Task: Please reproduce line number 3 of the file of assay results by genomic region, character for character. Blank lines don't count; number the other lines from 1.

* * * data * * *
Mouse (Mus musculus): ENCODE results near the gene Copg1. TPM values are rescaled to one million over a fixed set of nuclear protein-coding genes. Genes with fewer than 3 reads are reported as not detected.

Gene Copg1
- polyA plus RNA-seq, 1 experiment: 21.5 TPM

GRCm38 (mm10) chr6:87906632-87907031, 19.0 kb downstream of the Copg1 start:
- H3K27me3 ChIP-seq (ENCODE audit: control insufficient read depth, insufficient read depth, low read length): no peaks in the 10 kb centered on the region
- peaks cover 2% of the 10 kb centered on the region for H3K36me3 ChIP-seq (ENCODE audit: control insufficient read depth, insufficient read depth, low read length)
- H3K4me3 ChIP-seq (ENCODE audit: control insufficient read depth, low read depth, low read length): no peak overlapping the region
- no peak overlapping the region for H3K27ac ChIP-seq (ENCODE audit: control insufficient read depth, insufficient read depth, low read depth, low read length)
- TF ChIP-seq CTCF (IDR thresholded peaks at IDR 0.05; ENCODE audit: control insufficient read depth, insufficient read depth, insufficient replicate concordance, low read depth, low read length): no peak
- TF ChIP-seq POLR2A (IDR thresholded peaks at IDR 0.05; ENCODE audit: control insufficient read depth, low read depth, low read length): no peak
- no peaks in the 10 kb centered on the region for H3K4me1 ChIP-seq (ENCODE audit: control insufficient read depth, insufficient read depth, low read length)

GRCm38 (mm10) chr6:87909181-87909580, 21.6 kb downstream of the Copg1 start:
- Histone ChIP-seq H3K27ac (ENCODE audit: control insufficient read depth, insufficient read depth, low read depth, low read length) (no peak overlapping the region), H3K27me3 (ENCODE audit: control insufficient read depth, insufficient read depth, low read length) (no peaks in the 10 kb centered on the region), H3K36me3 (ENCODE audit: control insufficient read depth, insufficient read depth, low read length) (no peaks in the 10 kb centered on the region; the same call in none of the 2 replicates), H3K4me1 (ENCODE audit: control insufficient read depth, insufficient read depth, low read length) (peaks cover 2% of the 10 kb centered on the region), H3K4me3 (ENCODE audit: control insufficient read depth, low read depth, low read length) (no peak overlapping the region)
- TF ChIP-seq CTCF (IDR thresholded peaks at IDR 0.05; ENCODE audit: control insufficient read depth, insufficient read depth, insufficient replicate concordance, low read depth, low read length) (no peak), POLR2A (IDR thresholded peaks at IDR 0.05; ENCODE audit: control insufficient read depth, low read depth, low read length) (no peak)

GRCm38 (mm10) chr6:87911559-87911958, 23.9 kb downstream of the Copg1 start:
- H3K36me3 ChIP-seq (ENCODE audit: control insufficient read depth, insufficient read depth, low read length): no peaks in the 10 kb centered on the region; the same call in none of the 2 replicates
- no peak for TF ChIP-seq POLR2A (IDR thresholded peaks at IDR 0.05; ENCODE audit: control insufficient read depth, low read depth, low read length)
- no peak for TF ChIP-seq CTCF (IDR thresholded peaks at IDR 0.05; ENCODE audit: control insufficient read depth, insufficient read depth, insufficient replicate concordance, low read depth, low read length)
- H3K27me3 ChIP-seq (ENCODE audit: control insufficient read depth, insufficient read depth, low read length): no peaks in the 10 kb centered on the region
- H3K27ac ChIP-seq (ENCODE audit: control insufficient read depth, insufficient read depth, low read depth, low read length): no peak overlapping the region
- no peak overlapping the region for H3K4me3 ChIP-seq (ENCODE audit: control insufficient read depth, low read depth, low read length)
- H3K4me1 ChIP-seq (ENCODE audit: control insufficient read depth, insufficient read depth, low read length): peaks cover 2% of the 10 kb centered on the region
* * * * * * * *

- polyA plus RNA-seq, 1 experiment: 21.5 TPM